Potatoes are the top vegetable crop in the US and 4th most consumed crop in the world. One reason potatoes are so appealing is they are a cheap, comforting staple that can be incorporated for many dishes. Potatoes can be cooked a number of ways from crispy French fries to smooth, creamy mashed potatoes. Therefore, most people can find a cooking method for potatoes that suits their taste preferences.
Potatoes are primarily carbohydrates which is why they have received a negative reputation as lower carbohydrate foods and diets have become more popular.
However, potatoes can be enjoyed as part of a healthy diet as long as you cook them in a healthy way.
Potatoes provide many important nutrients including antioxidants, fiber, potassium, vitamin C and vitamin B6. Potatoes can impact blood sugar levels, but how much potatoes increase blood sugar depends on how you cook them, serving size, how much the potato is processed and what other foods you eat with them.
Unfortunately, potatoes are now mostly consumed in the form of pre-made potato products like French fries, hash browns and tater tots. In fact, during the 2000s, Americans got about 64% of their potatoes from processed forms (1).
The healthiest way to eat potatoes is in their natural form with the skin and limiting cooking loss of nutrients. B vitamins, vitamin C and potassium are sensitive to heat and water, so these nutrients can be affected different cooking methods.
One of the healthiest ways to eat potatoes is in it’s purest form: whole and baked with the skin on. Baking can minimize cooking loss of nutrients.
Potatoes can be baked whole or they can be baked cut up like French fries. Baking cut up potatoes is a healthier alternative to French fries.
Boiled with the skin on
Boiling potatoes and any other vegetables can lower their nutritional content. Some nutrients like B vitamins and vitamin C are lost in cooking water. Boiling potatoes with the skin on can help keep nutrients in potatoes.
Minimizing cooking time can also help lower nutrient loss. Avoid cooking potatoes with high heat for long periods of time. Make sure to stop cooking potatoes once they are just tender, not to the point where they are mushy.
Using the cooking liquid, like in soup, can also help keep the nutrient content up. Instead of draining excess water, try to either use minimal water like with steaming or use the cooking liquid in your meal planning.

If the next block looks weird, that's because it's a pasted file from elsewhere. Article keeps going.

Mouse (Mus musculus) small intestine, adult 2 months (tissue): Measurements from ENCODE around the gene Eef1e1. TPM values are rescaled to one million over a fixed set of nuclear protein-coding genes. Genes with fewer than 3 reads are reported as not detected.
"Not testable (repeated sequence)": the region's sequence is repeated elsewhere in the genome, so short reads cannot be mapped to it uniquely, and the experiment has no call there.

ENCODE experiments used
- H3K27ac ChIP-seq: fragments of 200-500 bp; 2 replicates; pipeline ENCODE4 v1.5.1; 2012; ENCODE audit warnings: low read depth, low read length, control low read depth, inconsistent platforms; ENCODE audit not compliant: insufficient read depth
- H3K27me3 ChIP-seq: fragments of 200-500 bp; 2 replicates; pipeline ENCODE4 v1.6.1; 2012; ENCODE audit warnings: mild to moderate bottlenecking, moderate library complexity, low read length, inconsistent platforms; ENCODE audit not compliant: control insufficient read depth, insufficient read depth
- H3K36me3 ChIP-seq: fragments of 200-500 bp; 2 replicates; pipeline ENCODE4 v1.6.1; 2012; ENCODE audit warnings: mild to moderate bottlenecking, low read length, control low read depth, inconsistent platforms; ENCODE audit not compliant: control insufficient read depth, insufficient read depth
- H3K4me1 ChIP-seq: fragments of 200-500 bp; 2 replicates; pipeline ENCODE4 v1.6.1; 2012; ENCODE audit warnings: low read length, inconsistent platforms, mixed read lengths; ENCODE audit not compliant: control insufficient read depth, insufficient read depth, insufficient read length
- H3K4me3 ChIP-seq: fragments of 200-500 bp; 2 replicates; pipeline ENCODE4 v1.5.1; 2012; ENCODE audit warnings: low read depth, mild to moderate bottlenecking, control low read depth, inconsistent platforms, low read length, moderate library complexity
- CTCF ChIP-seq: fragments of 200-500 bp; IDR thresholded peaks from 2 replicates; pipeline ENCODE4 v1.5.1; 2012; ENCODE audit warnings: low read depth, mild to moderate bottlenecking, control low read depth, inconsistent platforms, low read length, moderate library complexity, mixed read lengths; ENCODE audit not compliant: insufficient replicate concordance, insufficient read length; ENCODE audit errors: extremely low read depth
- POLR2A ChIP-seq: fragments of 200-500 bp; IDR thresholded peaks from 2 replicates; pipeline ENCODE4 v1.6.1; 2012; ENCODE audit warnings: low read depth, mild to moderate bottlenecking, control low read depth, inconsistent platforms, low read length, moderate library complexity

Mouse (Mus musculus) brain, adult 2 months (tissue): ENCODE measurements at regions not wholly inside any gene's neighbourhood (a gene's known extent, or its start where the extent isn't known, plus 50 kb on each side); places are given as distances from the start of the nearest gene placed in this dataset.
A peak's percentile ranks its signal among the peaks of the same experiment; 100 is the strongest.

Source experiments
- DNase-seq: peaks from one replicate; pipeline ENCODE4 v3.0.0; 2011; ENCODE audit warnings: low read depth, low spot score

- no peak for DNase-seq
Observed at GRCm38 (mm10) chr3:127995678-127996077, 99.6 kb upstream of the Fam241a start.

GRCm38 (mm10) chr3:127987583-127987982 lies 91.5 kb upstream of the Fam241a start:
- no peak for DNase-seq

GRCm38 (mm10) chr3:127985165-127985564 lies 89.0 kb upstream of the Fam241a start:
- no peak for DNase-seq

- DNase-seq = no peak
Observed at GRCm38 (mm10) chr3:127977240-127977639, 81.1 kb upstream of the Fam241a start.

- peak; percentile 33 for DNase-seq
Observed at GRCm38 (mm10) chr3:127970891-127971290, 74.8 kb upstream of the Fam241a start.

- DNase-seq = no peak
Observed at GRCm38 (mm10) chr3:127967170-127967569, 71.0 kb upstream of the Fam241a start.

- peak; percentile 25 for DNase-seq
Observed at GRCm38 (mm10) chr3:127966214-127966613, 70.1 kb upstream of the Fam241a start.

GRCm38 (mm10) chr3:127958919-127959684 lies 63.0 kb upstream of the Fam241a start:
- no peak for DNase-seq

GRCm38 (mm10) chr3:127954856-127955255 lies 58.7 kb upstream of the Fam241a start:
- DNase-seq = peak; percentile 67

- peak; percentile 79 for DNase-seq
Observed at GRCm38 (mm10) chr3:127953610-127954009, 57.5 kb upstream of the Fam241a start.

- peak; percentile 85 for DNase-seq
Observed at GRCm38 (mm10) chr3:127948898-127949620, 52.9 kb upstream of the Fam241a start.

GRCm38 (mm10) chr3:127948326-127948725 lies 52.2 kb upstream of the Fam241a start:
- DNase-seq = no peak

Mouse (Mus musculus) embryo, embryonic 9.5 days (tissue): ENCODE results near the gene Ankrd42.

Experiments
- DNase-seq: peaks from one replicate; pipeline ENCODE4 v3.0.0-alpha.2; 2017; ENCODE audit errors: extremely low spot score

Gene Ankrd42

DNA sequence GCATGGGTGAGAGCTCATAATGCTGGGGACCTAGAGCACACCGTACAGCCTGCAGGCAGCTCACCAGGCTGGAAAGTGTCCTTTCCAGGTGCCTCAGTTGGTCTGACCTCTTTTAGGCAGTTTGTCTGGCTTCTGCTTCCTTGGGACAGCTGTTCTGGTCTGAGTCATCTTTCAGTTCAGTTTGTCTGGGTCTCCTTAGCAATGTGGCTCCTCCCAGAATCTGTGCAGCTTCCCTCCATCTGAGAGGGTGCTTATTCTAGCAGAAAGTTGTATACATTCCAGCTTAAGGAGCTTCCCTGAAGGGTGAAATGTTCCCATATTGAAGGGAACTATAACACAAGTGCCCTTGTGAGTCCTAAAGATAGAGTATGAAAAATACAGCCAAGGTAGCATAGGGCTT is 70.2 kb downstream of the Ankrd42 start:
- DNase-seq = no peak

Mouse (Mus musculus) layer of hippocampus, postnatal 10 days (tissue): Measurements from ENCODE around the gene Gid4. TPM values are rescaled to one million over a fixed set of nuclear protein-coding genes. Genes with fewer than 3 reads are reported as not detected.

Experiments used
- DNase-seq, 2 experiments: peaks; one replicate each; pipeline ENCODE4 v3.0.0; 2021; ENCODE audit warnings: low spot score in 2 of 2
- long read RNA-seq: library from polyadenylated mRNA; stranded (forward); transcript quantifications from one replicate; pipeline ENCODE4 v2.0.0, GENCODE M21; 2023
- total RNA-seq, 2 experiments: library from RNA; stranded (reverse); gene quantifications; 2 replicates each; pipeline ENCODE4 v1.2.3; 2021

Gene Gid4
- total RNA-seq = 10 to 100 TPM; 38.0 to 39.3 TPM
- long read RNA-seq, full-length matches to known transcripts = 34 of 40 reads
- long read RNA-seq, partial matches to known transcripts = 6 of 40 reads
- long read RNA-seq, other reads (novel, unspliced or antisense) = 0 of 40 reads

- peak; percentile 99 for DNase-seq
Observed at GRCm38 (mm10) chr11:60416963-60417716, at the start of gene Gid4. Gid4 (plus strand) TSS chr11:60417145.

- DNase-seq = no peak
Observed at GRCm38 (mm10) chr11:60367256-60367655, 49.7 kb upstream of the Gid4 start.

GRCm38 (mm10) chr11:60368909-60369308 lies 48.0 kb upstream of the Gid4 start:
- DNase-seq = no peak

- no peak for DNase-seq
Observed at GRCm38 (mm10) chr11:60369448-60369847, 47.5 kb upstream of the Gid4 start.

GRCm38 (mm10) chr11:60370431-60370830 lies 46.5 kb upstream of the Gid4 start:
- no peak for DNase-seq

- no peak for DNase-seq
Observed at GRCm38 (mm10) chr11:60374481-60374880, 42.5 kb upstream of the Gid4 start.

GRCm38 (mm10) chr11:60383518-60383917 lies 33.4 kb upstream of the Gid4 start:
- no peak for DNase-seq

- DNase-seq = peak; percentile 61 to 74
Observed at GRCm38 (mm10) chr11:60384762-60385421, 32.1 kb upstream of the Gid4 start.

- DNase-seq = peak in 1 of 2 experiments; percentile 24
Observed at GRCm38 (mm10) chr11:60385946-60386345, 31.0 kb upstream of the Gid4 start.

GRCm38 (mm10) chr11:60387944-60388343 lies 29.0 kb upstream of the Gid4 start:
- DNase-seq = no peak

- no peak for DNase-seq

Differences in glycemic measurements
The glycemic index (GI) and glycemic load (GL) are ways to measure food’s effect on blood sugar levels after eating.
Since potatoes are high in carbohydrate, they typically have a higher GI and/or GL. Eating a lot of high GI/GL foods is not recommended because it may increase risk for type 2 diabetes and weight gain.
Drastically increasing blood sugar levels after eating causes a strong insulin response which can promote fat storage.
Potatoes can vary on their GI/GL values depending on what type of potato is used and how it is cooked.
Generally, the more a potato is processed, the higher the GI/GL values. For example, mashed potatoes usually have a higher GI than sautéed or roasted potatoes.
Keeping the skin on potatoes can increase the fiber content which can help lower the glycemic value for potatoes.
GL takes into account the serving size of a food and how it will impact blood sugar levels. Eating smaller portions of potatoes can help keep the GL of a meal on the lower end.
Potatoes and weight gain
Some people have a fear that potatoes and other higher carbohydrate foods will increase risk for weight gain. If someone eats a lot of simple carbohydrate foods that spike blood sugar, it could increase risk for weight gain.
However, eating potatoes as part of a balanced, low energy diet has not been shown to increase risk for weight gain.
A 2014 study (2) had 90 overweight study participants follow one of three diets for 12 weeks.
One group was on a low glycemic low calorie diet, one group was on a high glycemic low calorie diet and a third group was not on a low calorie diet. All groups were instructed to eat 5-7 servings of potatoes per week.
Researchers found after 12 weeks’ participants did not gain weight; in fact, all groups saw modest weight loss and body composition changes.
This suggests potatoes do not promote weight gain, but rather overall diet is still the main key.
White, orange and purple potatoes
Varying your potato intake can help you get a variety of antioxidants. Instead of always choosing white potatoes, mix it up with orange sweet potatoes and even purple potatoes.
Purple potatoes are gaining in popularity and accessibility. If you can find them in your grocery store, give them a try in place of regular potatoes.
They taste the same as regular potatoes and can give a boost of the same phytochemical in blueberries and grapes called anthocyanins.
What are you eating with the potato?
The healthiest way to cook potatoes is to avoid adding in high amounts of cream, butter, cheese or artificial flavorings. Focus on using heart healthy oils like olive oil for baking, and top baked potatoes with avocado or Greek yogurt.
Use fresh or dried herbs for seasoning instead of only salt for flavor. Avoid potato dishes that are fried, highly processed and topped with high calorie condiments for healthiest cooking options.